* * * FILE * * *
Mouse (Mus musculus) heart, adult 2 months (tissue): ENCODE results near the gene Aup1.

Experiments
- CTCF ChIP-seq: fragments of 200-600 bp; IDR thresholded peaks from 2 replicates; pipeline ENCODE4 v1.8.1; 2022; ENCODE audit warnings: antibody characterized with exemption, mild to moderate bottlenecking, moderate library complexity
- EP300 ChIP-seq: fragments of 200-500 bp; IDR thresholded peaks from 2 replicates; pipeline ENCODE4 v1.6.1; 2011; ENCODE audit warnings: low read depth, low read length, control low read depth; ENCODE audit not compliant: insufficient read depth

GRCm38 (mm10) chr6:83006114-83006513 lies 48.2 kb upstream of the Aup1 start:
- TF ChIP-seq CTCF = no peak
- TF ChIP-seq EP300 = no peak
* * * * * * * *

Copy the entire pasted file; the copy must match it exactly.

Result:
Mouse (Mus musculus) heart, adult 2 months (tissue): ENCODE results near the gene Aup1.

Experiments
- CTCF ChIP-seq: fragments of 200-600 bp; IDR thresholded peaks from 2 replicates; pipeline ENCODE4 v1.8.1; 2022; ENCODE audit warnings: antibody characterized with exemption, mild to moderate bottlenecking, moderate library complexity
- EP300 ChIP-seq: fragments of 200-500 bp; IDR thresholded peaks from 2 replicates; pipeline ENCODE4 v1.6.1; 2011; ENCODE audit warnings: low read depth, low read length, control low read depth; ENCODE audit not compliant: insufficient read depth

GRCm38 (mm10) chr6:83006114-83006513 lies 48.2 kb upstream of the Aup1 start:
- TF ChIP-seq CTCF = no peak
- TF ChIP-seq EP300 = no peak